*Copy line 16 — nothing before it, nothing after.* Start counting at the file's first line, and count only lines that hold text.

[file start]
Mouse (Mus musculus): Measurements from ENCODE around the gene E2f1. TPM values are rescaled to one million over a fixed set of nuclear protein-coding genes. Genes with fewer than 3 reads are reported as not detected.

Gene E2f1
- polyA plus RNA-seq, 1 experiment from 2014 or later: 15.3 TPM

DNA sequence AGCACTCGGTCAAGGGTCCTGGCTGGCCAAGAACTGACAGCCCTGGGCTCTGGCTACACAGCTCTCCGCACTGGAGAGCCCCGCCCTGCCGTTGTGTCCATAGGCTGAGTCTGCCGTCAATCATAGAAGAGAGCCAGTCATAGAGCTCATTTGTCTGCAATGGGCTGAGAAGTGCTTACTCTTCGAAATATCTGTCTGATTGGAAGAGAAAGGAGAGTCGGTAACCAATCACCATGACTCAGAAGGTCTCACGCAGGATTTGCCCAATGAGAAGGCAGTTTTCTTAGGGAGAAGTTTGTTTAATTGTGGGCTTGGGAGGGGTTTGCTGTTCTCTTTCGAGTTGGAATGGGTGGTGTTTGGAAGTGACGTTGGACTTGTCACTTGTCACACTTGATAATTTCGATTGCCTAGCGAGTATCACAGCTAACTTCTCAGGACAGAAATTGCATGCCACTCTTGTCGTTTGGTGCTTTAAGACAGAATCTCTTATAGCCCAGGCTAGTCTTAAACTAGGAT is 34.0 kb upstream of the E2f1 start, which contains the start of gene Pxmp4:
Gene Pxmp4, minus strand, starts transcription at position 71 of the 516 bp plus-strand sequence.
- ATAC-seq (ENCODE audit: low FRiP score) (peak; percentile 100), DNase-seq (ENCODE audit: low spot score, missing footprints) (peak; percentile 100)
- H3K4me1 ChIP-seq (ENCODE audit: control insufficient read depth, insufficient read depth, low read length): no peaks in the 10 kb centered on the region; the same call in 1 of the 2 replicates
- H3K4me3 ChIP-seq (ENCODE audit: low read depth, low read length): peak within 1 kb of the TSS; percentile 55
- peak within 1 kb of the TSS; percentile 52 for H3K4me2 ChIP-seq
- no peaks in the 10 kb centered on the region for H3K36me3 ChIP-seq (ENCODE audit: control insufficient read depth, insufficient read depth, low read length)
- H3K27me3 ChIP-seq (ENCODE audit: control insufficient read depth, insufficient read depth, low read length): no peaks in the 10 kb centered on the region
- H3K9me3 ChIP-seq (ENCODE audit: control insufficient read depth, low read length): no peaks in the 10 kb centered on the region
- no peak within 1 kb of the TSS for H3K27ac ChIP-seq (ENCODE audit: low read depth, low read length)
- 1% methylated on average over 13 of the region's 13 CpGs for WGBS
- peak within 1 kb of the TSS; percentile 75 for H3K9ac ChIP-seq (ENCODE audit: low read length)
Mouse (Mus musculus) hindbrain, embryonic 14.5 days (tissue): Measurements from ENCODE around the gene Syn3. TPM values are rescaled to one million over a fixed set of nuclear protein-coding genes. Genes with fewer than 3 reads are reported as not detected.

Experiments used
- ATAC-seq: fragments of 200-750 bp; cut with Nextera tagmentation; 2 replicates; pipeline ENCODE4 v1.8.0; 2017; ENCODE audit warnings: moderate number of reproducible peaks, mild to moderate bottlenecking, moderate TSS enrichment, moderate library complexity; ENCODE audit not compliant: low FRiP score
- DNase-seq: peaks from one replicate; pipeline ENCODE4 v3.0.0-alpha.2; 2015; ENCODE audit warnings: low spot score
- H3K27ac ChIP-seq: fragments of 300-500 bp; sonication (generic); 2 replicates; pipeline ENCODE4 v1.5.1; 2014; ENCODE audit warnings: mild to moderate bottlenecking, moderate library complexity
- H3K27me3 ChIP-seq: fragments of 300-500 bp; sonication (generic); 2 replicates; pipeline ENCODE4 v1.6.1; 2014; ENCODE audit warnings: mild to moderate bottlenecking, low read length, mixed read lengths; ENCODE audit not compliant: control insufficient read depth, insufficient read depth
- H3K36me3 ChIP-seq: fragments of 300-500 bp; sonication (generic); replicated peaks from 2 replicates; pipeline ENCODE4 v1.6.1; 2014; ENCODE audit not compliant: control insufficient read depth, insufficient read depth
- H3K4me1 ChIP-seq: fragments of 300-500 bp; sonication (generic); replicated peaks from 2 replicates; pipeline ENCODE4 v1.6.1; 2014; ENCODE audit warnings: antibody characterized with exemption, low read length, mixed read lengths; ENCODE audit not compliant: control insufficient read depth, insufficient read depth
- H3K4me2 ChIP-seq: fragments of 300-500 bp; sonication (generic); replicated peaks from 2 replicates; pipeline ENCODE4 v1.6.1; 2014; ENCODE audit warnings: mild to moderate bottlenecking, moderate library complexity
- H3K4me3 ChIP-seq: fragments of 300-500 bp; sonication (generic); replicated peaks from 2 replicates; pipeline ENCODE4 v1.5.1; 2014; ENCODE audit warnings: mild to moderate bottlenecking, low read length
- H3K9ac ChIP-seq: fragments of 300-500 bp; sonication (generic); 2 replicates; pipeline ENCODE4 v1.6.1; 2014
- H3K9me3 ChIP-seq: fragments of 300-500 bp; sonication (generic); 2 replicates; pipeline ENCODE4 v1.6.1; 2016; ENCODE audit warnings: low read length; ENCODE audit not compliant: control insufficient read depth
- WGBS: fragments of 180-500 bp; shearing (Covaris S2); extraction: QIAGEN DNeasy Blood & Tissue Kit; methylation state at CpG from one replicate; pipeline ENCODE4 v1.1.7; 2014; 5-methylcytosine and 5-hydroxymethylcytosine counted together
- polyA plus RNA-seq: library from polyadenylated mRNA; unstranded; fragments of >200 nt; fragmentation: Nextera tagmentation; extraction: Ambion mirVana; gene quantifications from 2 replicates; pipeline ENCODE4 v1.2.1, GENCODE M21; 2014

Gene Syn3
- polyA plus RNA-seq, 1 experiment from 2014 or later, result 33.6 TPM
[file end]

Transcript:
Mouse (Mus musculus) hindbrain, embryonic 14.5 days (tissue): Measurements from ENCODE around the gene Syn3. TPM values are rescaled to one million over a fixed set of nuclear protein-coding genes. Genes with fewer than 3 reads are reported as not detected.